A trophy riverside homestead built by late politician Marie Tehan is being sold by her daughters.
Dalhousie, at 1878 Northwood Road, Mitchellstown, in the Nagambie district, is expected to trade for more than $2.8 million.
About 125 kilometres north of the Melbourne CBD, the lifestyle property covers 46.5 hectares and has about 500 metres of Goulburn River frontage.
Ms Tehan and her husband Jim acquired the land in 1995, later employing architect Chris Parry to design a home beside the waterway.
With an internal area of about 540 square metres, the dwelling is configured with five bedrooms, three bathrooms, a library/study and numerous dining and living areas, one with an open fireplace.
It offers north-facing river views from many rooms.
Dalhousie adjoins landmark property Swettenham Stud, owned by thoroughbred breeder, Adam Sangster.
The recently refurbished Mitchelton Winery and Hotel – owned by the Ryan family, which founded Jayco – is in the area as is the Purbrick family’s Tabilk winery and vineyard.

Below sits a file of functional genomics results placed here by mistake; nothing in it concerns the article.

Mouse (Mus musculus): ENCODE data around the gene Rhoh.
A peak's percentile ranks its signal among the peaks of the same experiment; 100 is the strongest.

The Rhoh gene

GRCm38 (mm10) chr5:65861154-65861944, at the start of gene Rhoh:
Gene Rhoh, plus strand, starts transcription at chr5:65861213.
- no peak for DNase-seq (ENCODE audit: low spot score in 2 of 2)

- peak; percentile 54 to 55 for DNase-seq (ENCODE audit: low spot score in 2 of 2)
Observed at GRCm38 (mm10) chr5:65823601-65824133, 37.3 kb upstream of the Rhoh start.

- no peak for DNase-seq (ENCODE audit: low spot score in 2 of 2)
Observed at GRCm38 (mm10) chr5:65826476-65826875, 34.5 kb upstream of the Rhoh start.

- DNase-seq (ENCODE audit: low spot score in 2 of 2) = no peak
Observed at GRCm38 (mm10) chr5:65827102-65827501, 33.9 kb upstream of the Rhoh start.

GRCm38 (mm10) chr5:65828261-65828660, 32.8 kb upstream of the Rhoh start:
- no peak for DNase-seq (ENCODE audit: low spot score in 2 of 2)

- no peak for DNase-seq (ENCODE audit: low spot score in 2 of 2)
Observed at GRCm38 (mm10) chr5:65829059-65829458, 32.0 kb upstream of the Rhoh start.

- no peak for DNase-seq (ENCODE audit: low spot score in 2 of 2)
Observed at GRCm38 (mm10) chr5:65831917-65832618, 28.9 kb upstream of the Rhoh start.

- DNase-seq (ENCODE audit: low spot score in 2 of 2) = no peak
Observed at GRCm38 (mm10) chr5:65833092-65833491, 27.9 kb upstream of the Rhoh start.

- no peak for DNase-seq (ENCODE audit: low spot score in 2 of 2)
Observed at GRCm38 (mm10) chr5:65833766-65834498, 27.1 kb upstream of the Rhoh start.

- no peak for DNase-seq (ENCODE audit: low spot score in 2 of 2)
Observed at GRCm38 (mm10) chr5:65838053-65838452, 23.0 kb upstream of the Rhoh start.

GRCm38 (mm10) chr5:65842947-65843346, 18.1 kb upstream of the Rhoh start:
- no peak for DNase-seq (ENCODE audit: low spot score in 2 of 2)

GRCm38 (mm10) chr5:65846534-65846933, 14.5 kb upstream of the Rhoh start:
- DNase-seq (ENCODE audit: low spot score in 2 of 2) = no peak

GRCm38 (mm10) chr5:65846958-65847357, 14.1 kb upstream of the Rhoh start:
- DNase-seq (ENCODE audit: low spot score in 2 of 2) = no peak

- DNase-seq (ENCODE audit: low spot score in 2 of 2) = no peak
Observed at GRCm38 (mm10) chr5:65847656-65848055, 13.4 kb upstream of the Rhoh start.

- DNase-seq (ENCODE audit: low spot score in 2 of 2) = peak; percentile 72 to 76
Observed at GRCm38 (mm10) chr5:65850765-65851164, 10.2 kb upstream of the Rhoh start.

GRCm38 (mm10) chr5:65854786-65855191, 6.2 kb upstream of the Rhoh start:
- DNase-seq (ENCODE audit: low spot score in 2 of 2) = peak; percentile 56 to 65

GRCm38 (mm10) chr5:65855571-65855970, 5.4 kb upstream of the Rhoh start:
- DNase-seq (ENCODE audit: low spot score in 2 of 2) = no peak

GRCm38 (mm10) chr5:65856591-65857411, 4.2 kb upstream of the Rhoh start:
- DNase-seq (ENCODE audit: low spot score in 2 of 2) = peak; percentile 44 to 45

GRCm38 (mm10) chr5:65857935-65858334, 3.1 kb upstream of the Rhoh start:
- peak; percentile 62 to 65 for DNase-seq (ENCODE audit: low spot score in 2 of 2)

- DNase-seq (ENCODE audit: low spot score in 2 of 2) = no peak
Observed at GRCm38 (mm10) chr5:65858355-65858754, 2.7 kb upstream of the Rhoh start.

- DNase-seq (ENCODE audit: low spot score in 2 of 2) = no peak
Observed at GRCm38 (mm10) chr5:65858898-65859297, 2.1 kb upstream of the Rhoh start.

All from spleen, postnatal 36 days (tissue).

“The Tehan family has a long multi-generational involvement in agriculture in north central Victoria and were renowned for their ability to acquire and hold prime country,” Mr Childs said.
“The late Marie Tehan secured the Dalhousie land as a prime district holding with one of the best direct Goulburn River exposures along its length.
“The homestead was built to capture this special location.
“Northwood Road which extends only twenty minutes beyond the Hume Freeway interchange at Seymour forms the golden mile of the Mitchell Shire thoroughbred industry.
“Not only is Swettenham next door but just down the road is the acclaimed Godolphin stud property and several other breeding landmarks are in the immediate area”.
Marie Tehan served terms in both houses of the Victorian Parliament holding appointments as both Minister for Health and later Conservation in the Kennett Liberal government.
Born in Melbourne, before marrying in 1963, and having six children, Ms Tehan died at aged 64 from a rare illness called Creutzfeldt-Jakob disease (CJD), which also killed her sister 20 years earlier.
“It is a one in a million disease,” her brother Paddy O’Brien said at Marie Tehan’s funeral, which was attended by Steve Bracks, the late Joan Kirner and former Melbourne Lord Mayor, Robert Doyle.
“The chances of two sisters getting it is one in a billion”.